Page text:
Dr. John Jaquish: Great. Great.

Jay Campbell: Communicating with your central nervous system to give you what you wat.

Dr. John Jaquish: Yes. Okay. Based on the work I did with older people with bone density and then when I invented X3 Bar variable resistance system, I wanted to create something where load was delivered to the body. Force was delivered to the body in accordance … I’ve got a visual aid here. In accordance with our normalized curve. You’re weak here, a little bit stronger here and you’re a lot stronger here.

Jay Campbell: Right. Block out. Yeah.

Dr. John Jaquish: Right, but that’s not the way we exercise. When I found this sevenfold difference in … I didn’t quite say it like this, but I thought, “Oh, man. Weightlifting doesn’t make any sense at all.” We’re overloading our joints, under loading our muscle, but under loading the muscle by a massive extreme degree. We have so much more potential we’re not tapping into. Then on top of this, we’re getting cumulative joint damage.

Jay Campbell: Right.

Dr. John Jaquish: When you’re 16 years old and your tendons and ligaments are more powerful than your muscle is, you can put on 10 pounds of muscle within a couple weeks of lifting. All right. This is where fitness-

Jay Campbell: I’m going to be Mighty Mouse in five years.

Dr. John Jaquish: Exactly. I’m going to look better than Arnold Schwarzenegger inaudible. Let’s see. I’ve been lifting for six weeks. I put on 10 pounds.

Jay Campbell: Wow.

Dr. John Jaquish: If you draw a graph that’s just going like this, they’re like, “I’m going to be unbelievable.” Sure enough, a couple weeks later, growth comes to a halt and they’re like, “My joints just are sore.” So what happens is the muscle becomes as powerful as the tendons and ligaments will allow and the weaker range of motion. They keep going through this weaker range of motion torture. What stops you when you lift when you are strong? This is only when you are strong. You’re not strong, then you’re probably actually triggering some muscle growth. But when you’re a strong person … Strong is relative.

Jay Campbell: Yeah, of course.

Dr. John Jaquish: You’re actually limited by a process called neural inhibition.

Jay Campbell: Right.

Dr. John Jaquish: When you feel pain, there’s a lot of people who are like, “Oh, I’m tough. I can power through that.” No, you can’t. Yeah.

Jay Campbell: By the way, Anthony Jay talks about that when he codes your DNA, right? There are people through their DNA tests that can … Their codons say that they can handle extreme levels of pain, and like you just said, push through it, but they are a very small-

Dr. John Jaquish: They’re also creating damage.

Jay Campbell: Oh, absolutely.

Dr. John Jaquish: A high tolerance for pain is-

Jay Campbell: Not good.

Dr. John Jaquish: I would say often associated … There’s no research on this, but it’s most likely often associated with a lifetime of chronic joint dysfunction.

Jay Campbell: You mean all the big guys in Elite? The power lifters who are in their 60s, still doing single maxes with 800 pounds on the back?

Dr. John Jaquish: Does Tom Platz still squat with his ass to the floor?

Jay Campbell: I see these guys, bro.

Dr. John Jaquish: I can’t even raise his arm over-

Jay Campbell: I see these guys in their 50s, still putting on three fucking plates, John, on the goddamn squat rack and I’m thinking … One of my closest friends is a really, super high-level back guy. He’s so smart. He’s got all the structural analysis. You’ve seen it, too. What you are doing to spinal compression in the discs. It’s like you are one just smidgen of paralysis.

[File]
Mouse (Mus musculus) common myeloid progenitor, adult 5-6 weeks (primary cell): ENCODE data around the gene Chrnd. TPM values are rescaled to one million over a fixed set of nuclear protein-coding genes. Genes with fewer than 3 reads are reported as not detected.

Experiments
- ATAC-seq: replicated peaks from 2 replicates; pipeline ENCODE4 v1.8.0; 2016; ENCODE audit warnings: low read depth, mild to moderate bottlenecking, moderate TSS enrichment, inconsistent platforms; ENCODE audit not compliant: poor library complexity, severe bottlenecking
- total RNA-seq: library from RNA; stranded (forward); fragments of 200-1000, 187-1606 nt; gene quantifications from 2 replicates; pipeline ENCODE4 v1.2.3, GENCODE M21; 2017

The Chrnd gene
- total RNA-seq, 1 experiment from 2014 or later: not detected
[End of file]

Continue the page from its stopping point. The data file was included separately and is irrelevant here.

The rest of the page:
Dr. John Jaquish: Yeah. Well, and then also, carrying a load on your back. Do we do that?

Jay Campbell: Dude, it’s just so stupid.

Dr. John Jaquish: Do we do that? Do we carry loads on our backs?

Jay Campbell: No.

Dr. John Jaquish: Not functional.

Jay Campbell: Navy SEALs do, bro. That’s it.

Dr. John Jaquish: inaudible the most functional thing.

Jay Campbell: A Navy SEAL carrying-

Dr. John Jaquish: crosstalk What planet? How about this one? How about this one? Somebody said this the other day in a comment. Normally I think internet commenters should all just be … I would love to disable all comments on everything.

Jay Campbell: Exactly.

Dr. John Jaquish: Yeah. I put it up there. It’s like, “Watch it. If you don’t-”

Jay Campbell: You just move on. You read it and you move on. Never go down into the vortex.

Dr. John Jaquish: You go to push something away from you and you’re going to put your hands like I mentioned, 120-degree angle, the impact ready position. Our reflexes know it.

Jay Campbell: Yeah.

Dr. John Jaquish: Your hands are going to be in line with your shoulders.

Jay Campbell: Right.

Dr. John Jaquish: Why is it that when people want to bench press, they take a really wide stance? You would never spread your arms out and put them like this to grab a hold of something and start pushing it. That would be ridiculous.

Jay Campbell: You’ve seen this. It goes back to the farm boys, right? You’ve seen farm boys who have been literally picking up bales of hay their whole life. They’re strong as absolute get out through the traps and center core, and obviously in the back, upper back, trapezius and all that stuff. Super inaudible. Literally, you can put these guys who have never lifted a day in their life and you can put them on a bench press and they can do 315 pounds, like four reps, just again because of that strength right there. You’re right, dude. There’s zero correlation to chest strength or development when you do that.

Dr. John Jaquish: No. Well, and the reason they do that is because they’re bypassing the weaker range with the biomechanics. It’s like a sumo deadlift.

Jay Campbell: Exactly.

Dr. John Jaquish: Look. If you’re in a contest and the object is to-

Jay Campbell: To lift the most.